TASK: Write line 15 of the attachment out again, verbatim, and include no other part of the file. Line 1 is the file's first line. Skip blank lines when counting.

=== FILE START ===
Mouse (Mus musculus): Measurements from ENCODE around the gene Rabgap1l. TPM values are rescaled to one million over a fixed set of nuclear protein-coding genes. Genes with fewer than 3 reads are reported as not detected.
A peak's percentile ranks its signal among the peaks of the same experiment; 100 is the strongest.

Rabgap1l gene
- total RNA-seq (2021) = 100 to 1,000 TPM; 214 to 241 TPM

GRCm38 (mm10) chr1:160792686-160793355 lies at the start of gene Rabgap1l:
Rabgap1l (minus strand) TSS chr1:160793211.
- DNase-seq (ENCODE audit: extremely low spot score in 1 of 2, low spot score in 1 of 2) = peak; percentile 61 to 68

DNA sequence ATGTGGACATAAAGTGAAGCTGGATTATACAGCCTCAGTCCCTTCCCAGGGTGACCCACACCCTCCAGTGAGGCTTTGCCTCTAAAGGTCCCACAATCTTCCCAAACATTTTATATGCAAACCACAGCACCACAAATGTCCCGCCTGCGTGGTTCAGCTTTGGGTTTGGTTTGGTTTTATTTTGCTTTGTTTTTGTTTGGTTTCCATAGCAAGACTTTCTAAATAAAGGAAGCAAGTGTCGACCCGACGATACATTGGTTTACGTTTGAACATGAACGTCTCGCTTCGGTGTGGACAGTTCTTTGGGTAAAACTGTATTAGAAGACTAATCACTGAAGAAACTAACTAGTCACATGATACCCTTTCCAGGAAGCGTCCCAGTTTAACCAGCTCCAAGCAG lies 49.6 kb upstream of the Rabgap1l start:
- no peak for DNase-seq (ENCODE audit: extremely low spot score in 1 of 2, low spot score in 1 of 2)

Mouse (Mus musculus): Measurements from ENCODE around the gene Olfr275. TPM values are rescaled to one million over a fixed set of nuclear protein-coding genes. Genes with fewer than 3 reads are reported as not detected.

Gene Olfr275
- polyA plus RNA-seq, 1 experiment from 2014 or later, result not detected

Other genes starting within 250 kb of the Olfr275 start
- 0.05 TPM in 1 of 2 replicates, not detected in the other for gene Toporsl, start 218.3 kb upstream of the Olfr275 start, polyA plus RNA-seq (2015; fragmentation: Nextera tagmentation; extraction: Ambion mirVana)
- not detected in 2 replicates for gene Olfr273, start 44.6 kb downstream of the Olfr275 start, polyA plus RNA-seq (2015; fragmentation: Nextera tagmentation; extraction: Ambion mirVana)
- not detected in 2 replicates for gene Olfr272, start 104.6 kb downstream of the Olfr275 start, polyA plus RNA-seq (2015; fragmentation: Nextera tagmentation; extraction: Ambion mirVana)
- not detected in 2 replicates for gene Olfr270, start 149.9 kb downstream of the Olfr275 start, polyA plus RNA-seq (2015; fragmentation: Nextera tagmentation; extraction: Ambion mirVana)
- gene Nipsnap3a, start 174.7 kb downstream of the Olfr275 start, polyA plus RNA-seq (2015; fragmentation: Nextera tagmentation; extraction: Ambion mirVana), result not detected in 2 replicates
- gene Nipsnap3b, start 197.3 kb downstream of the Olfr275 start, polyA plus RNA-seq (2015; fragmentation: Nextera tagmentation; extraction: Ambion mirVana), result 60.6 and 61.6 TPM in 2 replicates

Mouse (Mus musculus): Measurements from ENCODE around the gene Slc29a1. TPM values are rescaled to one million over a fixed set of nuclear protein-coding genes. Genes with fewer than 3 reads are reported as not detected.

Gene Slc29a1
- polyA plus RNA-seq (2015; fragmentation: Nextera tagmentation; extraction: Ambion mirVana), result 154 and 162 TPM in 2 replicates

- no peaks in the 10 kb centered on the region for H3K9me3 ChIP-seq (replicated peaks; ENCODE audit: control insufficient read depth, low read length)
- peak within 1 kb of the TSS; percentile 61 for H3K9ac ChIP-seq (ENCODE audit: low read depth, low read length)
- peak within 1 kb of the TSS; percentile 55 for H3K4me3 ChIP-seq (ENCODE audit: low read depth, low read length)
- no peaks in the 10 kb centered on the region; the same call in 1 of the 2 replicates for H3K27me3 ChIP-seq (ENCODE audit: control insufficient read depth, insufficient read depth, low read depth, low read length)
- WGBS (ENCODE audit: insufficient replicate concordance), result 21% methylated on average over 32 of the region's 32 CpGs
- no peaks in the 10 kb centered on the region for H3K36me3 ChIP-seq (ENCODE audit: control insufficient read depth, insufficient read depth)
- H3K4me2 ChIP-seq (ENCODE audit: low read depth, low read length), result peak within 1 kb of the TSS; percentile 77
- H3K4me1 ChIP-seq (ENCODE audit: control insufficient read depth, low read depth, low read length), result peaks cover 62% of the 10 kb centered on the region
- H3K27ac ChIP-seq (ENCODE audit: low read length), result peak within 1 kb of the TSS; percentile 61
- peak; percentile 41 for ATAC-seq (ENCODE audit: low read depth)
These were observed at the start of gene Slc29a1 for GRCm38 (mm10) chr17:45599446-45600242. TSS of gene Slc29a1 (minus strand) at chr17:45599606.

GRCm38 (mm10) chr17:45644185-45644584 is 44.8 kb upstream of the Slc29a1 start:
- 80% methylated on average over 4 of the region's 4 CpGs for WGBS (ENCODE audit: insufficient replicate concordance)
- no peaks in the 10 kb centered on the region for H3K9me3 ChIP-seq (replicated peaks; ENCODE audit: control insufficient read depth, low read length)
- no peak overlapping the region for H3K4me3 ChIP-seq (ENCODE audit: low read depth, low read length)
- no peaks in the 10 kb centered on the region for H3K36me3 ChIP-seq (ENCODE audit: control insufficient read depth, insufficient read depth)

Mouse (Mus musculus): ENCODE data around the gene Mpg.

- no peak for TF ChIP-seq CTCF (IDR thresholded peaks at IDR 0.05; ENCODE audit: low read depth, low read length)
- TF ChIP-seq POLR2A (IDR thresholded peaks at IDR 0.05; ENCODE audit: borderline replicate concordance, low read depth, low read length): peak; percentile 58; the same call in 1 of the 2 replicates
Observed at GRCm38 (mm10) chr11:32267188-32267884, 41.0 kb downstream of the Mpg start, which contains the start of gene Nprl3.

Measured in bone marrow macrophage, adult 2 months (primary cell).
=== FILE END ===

- not detected in 2 replicates for gene Olfr273, start 44.6 kb downstream of the Olfr275 start, polyA plus RNA-seq (2015; fragmentation: Nextera tagmentation; extraction: Ambion mirVana)